Over recent months, Volunteer Sandra Morrow has photographed more than 600 exquisite items from Pendle Hall, the extraordinary dolls’ house that joined the Museum Victoria collection last year. There are no immediate plans to put the house on display but you can still view it in detail, as records and pictures of each piece are newly-listed on History and Technology Collections Online.
Sandra also recorded the reassembly of the dolls’ house once all the individual pieces had been registered, photographed and assessed by a conservator. She’s compiled a time-lapse video of the reassembly for which she used reference photographs of the house in Tasmania that were taken before it was packed up and moved to Melbourne.
Download the Time-lapse reassembly of Pendle Hall video
The eagle-eyed among you will spot that she’s not wearing gloves. Most heritage collection objects are handled with gloves to protect them from the oils and sweat that accumulate on our hands. However gloves can make it difficult to handle very small objects like the miniature candlesticks and pantry goods of the dolls’ house. In these cases, very clean gloveless hands are the safest way to pick up the tiny items.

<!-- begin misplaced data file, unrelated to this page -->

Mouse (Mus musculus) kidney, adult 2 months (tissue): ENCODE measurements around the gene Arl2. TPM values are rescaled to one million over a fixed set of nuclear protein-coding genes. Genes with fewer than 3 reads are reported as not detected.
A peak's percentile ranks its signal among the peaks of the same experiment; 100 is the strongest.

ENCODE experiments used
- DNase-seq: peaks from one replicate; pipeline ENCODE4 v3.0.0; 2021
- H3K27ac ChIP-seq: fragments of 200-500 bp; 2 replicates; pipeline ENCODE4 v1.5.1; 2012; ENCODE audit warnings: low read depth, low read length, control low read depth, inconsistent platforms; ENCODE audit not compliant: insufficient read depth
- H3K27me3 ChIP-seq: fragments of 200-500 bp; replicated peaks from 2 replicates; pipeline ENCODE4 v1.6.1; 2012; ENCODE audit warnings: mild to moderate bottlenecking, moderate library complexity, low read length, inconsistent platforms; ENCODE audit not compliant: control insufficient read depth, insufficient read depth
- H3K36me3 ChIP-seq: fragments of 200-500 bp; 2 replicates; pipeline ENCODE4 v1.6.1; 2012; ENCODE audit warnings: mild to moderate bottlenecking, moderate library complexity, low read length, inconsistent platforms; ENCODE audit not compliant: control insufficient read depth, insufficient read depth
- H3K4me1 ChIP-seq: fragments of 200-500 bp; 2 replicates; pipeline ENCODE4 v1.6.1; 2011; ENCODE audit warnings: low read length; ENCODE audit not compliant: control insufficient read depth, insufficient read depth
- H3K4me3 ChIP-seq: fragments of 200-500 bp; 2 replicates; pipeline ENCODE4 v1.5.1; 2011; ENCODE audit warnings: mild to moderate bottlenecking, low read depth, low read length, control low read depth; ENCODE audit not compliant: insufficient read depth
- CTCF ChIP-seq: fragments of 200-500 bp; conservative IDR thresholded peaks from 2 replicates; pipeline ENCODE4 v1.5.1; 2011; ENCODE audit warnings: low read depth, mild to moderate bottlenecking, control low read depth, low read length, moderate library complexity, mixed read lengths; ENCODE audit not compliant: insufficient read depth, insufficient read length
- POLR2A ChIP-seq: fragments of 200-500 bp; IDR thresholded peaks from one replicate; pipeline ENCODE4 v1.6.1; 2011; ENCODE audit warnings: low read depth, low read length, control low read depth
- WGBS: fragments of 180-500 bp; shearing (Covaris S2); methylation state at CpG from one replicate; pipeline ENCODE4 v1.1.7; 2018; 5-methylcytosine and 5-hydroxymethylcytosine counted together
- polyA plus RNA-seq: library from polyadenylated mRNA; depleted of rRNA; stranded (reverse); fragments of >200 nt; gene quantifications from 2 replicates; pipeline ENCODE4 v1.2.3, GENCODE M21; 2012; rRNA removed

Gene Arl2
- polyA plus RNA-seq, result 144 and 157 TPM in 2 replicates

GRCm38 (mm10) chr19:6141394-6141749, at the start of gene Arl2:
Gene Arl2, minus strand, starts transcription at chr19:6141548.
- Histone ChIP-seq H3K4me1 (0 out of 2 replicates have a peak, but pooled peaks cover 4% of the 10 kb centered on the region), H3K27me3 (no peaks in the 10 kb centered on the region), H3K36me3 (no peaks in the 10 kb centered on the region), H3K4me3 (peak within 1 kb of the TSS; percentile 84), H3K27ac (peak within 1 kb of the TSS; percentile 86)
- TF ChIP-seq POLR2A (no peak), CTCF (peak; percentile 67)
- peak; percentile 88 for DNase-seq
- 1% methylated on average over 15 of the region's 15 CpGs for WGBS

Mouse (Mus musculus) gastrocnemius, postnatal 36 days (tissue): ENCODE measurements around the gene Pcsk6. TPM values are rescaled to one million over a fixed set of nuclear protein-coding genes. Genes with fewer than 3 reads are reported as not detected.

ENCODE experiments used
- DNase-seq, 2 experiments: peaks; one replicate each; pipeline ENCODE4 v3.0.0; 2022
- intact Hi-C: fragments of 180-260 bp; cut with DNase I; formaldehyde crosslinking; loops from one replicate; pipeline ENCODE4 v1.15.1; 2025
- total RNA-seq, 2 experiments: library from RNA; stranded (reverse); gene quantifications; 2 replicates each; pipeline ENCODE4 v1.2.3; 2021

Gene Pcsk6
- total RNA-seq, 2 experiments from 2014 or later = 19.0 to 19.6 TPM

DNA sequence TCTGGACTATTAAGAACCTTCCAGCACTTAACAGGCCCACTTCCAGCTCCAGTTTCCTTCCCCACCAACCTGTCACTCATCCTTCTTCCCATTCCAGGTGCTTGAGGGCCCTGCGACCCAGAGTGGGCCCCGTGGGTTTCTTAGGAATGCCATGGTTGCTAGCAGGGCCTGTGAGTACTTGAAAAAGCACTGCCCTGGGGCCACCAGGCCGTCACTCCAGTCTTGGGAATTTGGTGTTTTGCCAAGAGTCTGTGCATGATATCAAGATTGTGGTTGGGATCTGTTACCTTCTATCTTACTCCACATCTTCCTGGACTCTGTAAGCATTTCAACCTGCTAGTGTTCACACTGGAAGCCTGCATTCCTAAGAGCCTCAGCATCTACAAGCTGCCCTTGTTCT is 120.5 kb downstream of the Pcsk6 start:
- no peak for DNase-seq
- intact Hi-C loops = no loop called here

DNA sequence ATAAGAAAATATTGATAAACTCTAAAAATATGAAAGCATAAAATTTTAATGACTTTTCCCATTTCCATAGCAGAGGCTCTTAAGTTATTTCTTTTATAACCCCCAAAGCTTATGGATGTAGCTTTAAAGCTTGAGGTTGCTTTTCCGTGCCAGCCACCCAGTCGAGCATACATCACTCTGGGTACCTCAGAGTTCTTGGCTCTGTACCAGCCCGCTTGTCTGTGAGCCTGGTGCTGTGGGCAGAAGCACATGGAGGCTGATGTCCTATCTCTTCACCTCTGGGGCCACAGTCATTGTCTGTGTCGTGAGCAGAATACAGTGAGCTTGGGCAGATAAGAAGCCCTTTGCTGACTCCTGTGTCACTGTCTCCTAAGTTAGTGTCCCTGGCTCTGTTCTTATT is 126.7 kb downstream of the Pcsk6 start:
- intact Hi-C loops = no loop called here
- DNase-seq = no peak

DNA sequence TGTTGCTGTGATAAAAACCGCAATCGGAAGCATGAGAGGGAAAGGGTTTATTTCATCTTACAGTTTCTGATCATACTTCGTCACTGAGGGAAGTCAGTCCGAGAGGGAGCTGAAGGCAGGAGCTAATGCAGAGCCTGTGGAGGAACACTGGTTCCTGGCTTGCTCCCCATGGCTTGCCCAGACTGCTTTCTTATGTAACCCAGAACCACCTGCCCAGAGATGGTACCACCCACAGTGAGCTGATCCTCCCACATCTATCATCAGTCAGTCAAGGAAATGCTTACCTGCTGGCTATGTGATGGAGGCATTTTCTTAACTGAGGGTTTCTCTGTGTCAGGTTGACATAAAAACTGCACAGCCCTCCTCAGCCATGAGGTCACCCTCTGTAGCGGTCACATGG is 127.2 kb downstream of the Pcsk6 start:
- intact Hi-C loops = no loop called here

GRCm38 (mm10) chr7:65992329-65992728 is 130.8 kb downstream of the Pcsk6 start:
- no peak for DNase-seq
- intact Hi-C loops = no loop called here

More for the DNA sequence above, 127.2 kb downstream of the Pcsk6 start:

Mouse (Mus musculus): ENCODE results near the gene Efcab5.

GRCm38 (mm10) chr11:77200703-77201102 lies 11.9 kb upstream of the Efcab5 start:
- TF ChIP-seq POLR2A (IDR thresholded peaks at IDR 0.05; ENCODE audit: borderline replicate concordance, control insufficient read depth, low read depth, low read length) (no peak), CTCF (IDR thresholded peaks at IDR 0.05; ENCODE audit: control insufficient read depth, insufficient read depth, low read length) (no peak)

MV Blog: Introducing Pendle Hall
Collections Online theme: Pendle Hall Dolls' House
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I'm just wondering my yabbie seems lifeless and keeps going on its side what's up with it?
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Hi Alana, there are a number of different species in the genus Nephila, but Nephila edulis is found in Queensland.